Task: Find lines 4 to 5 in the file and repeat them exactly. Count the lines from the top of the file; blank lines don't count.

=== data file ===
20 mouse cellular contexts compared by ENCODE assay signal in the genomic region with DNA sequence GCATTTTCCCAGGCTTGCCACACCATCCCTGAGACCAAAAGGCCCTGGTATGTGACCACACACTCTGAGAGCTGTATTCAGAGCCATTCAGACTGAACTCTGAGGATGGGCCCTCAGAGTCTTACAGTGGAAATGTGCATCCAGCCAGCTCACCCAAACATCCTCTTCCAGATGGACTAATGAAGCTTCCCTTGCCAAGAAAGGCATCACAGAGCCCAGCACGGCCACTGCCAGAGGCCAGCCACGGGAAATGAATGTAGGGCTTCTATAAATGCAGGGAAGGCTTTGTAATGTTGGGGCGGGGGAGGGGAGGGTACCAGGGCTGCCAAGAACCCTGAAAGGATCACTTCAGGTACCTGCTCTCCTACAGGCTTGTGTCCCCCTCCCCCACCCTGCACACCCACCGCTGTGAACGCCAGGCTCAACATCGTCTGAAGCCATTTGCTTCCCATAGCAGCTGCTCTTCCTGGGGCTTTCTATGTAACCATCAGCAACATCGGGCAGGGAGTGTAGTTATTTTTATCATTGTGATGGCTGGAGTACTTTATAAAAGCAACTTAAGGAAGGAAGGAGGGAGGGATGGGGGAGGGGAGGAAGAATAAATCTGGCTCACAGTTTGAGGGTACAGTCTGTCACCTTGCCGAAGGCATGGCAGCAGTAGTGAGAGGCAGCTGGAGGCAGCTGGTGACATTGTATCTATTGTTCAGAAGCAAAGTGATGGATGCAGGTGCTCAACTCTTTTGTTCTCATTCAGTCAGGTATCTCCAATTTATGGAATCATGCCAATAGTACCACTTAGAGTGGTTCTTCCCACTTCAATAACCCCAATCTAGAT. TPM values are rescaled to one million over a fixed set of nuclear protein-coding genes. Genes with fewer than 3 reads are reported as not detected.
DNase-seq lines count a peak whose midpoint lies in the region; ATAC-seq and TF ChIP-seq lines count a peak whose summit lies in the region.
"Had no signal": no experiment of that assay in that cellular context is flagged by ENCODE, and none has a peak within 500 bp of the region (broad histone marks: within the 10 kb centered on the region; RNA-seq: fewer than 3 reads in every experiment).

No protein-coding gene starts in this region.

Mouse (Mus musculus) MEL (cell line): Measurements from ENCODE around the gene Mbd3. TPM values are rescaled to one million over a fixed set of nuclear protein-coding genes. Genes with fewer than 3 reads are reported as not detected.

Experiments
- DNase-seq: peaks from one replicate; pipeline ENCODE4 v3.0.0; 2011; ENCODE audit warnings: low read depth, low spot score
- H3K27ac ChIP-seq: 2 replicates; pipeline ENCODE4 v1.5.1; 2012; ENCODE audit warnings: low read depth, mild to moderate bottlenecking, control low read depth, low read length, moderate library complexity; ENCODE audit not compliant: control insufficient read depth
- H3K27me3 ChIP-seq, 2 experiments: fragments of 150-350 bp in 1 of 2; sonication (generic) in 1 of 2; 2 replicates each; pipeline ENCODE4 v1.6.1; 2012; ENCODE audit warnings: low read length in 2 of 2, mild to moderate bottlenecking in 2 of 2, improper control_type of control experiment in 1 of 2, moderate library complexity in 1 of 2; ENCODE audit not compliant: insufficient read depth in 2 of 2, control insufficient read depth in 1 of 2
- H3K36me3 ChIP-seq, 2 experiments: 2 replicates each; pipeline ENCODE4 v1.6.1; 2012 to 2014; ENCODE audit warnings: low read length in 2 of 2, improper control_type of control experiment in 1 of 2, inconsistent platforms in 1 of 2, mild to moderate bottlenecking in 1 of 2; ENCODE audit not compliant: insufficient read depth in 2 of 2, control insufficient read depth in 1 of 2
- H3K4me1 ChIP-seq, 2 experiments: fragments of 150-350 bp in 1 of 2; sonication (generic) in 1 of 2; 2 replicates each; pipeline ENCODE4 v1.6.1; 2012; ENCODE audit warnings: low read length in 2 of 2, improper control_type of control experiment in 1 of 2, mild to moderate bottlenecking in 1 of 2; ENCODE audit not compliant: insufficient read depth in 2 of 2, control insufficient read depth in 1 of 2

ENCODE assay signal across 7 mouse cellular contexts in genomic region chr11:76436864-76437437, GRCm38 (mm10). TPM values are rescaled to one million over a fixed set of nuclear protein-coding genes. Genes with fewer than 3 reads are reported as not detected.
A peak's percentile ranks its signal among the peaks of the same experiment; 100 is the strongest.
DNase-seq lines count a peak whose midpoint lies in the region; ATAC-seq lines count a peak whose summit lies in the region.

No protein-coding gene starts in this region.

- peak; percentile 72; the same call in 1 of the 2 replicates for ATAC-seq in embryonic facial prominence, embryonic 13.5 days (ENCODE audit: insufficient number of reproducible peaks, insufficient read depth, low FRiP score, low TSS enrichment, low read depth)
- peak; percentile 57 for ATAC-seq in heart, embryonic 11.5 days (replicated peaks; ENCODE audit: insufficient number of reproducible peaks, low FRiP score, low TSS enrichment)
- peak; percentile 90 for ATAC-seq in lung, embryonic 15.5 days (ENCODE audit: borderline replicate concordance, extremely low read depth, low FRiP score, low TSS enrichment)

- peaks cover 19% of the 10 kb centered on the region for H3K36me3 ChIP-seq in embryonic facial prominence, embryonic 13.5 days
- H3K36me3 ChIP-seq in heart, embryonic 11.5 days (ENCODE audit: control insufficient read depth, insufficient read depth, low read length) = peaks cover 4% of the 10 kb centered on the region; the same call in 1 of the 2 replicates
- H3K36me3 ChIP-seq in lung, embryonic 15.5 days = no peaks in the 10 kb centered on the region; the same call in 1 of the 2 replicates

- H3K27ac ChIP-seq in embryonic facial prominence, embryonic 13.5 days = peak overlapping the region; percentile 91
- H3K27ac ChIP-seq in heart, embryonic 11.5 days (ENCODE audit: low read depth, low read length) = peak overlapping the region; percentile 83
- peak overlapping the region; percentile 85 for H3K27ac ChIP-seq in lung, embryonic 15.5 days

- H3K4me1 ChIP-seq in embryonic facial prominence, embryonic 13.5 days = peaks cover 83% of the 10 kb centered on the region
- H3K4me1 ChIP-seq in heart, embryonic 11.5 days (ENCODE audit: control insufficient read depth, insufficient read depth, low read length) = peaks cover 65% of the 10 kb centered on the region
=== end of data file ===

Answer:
No protein-coding gene starts in this region.

Mouse (Mus musculus) MEL (cell line): Measurements from ENCODE around the gene Mbd3. TPM values are rescaled to one million over a fixed set of nuclear protein-coding genes. Genes with fewer than 3 reads are reported as not detected.